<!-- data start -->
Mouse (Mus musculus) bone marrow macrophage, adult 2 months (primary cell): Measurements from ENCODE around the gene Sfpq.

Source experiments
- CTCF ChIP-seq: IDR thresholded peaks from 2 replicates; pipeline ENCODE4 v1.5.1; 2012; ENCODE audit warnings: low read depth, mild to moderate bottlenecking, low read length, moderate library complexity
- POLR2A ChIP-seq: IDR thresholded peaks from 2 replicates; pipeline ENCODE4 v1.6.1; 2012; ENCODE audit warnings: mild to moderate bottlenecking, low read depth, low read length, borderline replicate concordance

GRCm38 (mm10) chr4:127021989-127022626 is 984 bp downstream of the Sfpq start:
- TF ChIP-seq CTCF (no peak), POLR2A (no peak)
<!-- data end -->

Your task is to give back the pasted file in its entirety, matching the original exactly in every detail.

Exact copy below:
Mouse (Mus musculus) bone marrow macrophage, adult 2 months (primary cell): Measurements from ENCODE around the gene Sfpq.

Source experiments
- CTCF ChIP-seq: IDR thresholded peaks from 2 replicates; pipeline ENCODE4 v1.5.1; 2012; ENCODE audit warnings: low read depth, mild to moderate bottlenecking, low read length, moderate library complexity
- POLR2A ChIP-seq: IDR thresholded peaks from 2 replicates; pipeline ENCODE4 v1.6.1; 2012; ENCODE audit warnings: mild to moderate bottlenecking, low read depth, low read length, borderline replicate concordance

GRCm38 (mm10) chr4:127021989-127022626 is 984 bp downstream of the Sfpq start:
- TF ChIP-seq CTCF (no peak), POLR2A (no peak)